MATTHEW CRAMPTON – Human Cargo

Muddler Books – ISBN 978-0-9561361-2-1 – Softback 164 pp

Human CargoHuman trafficking is never far from the news these days, whether it’s young women from eastern Europe being brought to the west and forced into prostitution; immigrants fleeced by people smugglers before being trapped by gang-masters or refugees attempting to cross the Mediterranean and dying in the attempt. Behind all the stories is the profit motive but I for one have never linked today’s news to the slave trade, the press gangs and forced emigration of the past. Matthew Crampton’s book makes that link.

The book is divided into two parts. Firstly, Matthew examines slavery, kidnapping into indentured servitude, military recruitment by whatever means and transportation and secondly, he discusses the stories of those emigrants who volunteered to go, often lured by false promises and whose fates were frequently no better than those of the slaves who preceded them.

Initially, I found Matthew’s short punchy chapters and rapidly changing time-frames a little irritating but once I’d got into the pattern and the rhythm of Human Cargo everything fell into place. Although most of the book is taken up with historical accounts, old illustrations and folk song texts, its focus is very much in the present and the modern reports which parallel the historical text show that very little has changed since the 17th century. Modern villains may not be the rich traders in Liverpool or Bristol nor the greedy landowners clearing the Scottish highlands and the west of Ireland for their own purposes; nor yet governments (as far as we know) but the stories are the same.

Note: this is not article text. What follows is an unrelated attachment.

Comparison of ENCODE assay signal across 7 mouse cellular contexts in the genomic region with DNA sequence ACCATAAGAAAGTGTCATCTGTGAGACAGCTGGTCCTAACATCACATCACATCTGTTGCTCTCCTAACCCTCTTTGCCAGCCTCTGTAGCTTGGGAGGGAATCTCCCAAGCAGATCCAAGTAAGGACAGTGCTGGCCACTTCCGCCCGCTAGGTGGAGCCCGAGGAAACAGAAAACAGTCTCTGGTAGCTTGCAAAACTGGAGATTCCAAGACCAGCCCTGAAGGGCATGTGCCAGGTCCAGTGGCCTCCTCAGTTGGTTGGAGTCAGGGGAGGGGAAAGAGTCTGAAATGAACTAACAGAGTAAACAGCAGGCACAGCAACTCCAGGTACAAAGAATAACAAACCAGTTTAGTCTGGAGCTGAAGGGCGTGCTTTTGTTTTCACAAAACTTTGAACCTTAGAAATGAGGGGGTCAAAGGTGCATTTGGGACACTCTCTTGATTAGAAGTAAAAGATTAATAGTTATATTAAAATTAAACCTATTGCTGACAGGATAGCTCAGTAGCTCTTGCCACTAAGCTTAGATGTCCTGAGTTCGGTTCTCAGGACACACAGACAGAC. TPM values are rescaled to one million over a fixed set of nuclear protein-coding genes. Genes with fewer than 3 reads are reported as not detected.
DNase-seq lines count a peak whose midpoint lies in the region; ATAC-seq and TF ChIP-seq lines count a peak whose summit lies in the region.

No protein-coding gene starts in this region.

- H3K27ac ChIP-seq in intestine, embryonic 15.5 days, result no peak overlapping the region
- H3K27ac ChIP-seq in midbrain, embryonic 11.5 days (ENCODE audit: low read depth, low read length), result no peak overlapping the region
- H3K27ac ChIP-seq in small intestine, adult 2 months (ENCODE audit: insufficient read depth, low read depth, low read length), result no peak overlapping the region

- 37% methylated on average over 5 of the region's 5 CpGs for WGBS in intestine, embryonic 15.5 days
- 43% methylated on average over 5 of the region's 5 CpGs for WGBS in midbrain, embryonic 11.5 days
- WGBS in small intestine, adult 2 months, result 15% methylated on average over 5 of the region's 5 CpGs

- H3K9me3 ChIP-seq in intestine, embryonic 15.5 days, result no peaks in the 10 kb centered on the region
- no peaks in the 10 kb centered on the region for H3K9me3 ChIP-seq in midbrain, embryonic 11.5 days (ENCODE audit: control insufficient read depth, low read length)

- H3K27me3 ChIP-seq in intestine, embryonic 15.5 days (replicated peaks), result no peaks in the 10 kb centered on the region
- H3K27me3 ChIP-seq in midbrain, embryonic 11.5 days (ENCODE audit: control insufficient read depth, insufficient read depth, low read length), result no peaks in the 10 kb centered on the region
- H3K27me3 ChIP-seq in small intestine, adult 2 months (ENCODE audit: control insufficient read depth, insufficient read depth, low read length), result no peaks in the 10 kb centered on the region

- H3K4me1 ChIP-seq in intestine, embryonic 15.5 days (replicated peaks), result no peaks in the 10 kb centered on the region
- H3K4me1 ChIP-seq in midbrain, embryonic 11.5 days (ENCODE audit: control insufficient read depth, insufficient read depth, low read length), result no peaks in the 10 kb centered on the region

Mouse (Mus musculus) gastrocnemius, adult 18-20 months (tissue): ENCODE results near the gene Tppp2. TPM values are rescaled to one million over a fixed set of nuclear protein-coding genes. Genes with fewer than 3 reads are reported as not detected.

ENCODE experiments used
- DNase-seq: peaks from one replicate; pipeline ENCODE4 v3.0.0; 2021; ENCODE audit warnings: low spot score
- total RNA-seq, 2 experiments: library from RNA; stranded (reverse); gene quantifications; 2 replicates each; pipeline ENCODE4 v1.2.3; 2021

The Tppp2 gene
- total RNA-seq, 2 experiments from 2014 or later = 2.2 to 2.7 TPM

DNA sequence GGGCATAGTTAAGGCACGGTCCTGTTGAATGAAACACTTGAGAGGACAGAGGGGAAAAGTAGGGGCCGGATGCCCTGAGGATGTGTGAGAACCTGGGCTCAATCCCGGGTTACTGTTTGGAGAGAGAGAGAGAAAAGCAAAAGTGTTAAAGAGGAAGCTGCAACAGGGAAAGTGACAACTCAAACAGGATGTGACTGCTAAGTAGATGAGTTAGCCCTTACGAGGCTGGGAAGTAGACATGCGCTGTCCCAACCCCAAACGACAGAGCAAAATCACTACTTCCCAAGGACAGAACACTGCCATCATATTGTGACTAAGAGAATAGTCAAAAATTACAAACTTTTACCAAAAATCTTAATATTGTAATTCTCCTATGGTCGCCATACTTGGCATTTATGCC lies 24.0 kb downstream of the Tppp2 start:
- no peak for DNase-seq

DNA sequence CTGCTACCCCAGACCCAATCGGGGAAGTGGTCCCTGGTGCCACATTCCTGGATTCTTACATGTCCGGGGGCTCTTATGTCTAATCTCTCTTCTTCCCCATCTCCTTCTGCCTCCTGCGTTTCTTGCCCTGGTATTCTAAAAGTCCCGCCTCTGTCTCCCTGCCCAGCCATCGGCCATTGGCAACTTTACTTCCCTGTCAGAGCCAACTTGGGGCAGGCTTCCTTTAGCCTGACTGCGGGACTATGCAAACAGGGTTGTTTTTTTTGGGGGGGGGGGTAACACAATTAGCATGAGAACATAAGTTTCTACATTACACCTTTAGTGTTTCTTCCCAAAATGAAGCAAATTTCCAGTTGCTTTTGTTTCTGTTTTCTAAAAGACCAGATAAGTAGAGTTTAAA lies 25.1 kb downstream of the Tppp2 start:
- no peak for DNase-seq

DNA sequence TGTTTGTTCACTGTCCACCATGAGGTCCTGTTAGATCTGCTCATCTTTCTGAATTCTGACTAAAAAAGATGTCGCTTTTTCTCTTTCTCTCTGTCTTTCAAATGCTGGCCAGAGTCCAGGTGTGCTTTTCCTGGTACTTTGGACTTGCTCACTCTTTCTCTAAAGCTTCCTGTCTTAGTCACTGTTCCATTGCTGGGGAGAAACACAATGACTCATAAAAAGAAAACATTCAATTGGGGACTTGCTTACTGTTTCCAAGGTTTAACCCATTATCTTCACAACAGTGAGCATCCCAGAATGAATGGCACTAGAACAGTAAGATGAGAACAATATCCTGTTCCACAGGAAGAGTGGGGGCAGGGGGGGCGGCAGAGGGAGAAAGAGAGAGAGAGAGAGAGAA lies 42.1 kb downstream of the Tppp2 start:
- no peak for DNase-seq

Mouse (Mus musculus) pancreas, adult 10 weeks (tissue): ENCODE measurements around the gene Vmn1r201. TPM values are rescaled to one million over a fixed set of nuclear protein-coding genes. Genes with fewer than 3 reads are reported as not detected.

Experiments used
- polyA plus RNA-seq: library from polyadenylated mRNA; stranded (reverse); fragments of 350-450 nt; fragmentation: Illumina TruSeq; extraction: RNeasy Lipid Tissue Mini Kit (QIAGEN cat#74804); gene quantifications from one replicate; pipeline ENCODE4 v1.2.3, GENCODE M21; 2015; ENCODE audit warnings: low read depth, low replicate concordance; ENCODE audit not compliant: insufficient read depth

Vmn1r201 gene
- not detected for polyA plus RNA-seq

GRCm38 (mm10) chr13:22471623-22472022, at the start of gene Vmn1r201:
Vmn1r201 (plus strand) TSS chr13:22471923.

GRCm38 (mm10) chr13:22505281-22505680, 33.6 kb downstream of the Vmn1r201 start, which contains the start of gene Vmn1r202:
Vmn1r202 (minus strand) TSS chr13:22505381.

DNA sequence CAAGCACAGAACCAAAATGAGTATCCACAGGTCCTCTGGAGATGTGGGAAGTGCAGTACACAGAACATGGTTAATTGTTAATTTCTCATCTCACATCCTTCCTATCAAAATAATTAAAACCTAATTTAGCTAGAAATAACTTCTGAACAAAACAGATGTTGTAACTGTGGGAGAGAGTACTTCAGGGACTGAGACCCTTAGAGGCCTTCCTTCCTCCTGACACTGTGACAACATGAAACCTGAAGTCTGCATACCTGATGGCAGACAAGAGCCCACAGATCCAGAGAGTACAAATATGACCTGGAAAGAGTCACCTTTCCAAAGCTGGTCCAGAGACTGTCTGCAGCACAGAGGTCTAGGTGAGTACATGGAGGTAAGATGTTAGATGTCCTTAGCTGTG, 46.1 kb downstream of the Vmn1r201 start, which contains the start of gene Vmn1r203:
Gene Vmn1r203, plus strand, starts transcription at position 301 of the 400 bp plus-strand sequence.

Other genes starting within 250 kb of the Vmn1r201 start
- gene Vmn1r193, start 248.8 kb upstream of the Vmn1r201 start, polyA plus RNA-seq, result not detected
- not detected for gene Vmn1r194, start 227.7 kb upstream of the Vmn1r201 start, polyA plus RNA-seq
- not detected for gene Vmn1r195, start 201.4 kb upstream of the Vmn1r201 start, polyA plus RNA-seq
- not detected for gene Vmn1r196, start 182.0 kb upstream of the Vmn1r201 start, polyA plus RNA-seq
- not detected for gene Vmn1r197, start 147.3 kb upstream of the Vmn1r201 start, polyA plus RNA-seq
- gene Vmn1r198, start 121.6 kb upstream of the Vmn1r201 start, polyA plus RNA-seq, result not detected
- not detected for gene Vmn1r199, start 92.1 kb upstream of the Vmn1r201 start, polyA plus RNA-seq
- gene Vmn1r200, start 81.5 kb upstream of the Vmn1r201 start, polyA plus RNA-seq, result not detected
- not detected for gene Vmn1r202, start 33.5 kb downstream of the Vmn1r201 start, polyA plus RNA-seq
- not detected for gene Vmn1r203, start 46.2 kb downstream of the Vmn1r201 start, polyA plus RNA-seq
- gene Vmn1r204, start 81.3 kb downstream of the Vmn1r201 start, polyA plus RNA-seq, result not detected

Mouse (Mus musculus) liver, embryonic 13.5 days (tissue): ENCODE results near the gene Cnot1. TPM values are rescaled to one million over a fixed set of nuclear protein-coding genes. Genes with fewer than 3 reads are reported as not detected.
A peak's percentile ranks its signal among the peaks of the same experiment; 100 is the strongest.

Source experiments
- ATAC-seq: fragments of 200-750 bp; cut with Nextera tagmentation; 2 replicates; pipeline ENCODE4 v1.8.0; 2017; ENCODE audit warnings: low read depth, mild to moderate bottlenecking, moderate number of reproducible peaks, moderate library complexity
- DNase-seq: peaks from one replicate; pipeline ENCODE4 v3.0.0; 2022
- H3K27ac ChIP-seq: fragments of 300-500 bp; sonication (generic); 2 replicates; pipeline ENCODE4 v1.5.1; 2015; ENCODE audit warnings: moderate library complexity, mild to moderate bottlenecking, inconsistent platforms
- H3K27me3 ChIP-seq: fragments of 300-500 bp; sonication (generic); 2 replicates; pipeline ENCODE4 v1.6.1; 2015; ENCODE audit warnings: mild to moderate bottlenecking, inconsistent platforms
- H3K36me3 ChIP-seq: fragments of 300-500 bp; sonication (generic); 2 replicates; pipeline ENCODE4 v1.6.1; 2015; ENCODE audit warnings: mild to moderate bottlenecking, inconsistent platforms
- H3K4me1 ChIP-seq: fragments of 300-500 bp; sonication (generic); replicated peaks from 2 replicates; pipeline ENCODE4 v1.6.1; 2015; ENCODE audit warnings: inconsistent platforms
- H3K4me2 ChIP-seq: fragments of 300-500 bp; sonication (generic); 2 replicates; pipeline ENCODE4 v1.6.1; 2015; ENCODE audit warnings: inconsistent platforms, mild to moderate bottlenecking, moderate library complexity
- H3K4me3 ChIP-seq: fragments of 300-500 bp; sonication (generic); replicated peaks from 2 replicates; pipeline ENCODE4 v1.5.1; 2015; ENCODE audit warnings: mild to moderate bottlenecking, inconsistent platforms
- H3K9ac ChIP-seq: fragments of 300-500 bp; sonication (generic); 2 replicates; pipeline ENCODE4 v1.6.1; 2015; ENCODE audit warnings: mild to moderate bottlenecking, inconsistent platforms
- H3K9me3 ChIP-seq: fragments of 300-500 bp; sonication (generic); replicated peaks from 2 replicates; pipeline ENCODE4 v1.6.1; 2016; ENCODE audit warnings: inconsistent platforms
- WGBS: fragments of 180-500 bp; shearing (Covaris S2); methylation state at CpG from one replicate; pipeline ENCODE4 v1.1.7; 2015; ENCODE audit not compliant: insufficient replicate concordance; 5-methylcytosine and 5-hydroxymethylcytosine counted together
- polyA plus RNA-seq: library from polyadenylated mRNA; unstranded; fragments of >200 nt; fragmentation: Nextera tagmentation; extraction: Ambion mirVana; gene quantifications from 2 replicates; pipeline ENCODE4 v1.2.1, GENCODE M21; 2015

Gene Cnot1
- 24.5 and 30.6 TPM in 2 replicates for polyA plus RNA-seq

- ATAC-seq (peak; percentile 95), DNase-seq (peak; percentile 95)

Human Cargo is well laid out with facsimile broadsides and posters tempting the unwary and is an easy read. It is a primer rather than an academic treatise but the sources of the various narratives are properly documented as are the song texts and Matthew doesn’t restrict himself to English sources which is refreshing. It will prick your conscience and raise your awareness and then point you in the direction of further reading and for that it achieves its purpose admirably.

Dai Jeffries

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Author’s website: www.matthewcrampton.com

To give you a flavour of the book, you can have a listen to a previous live concert performance by the “The London Lubbers” which used excerpts from “Human Cargo” via the soundcloud link below: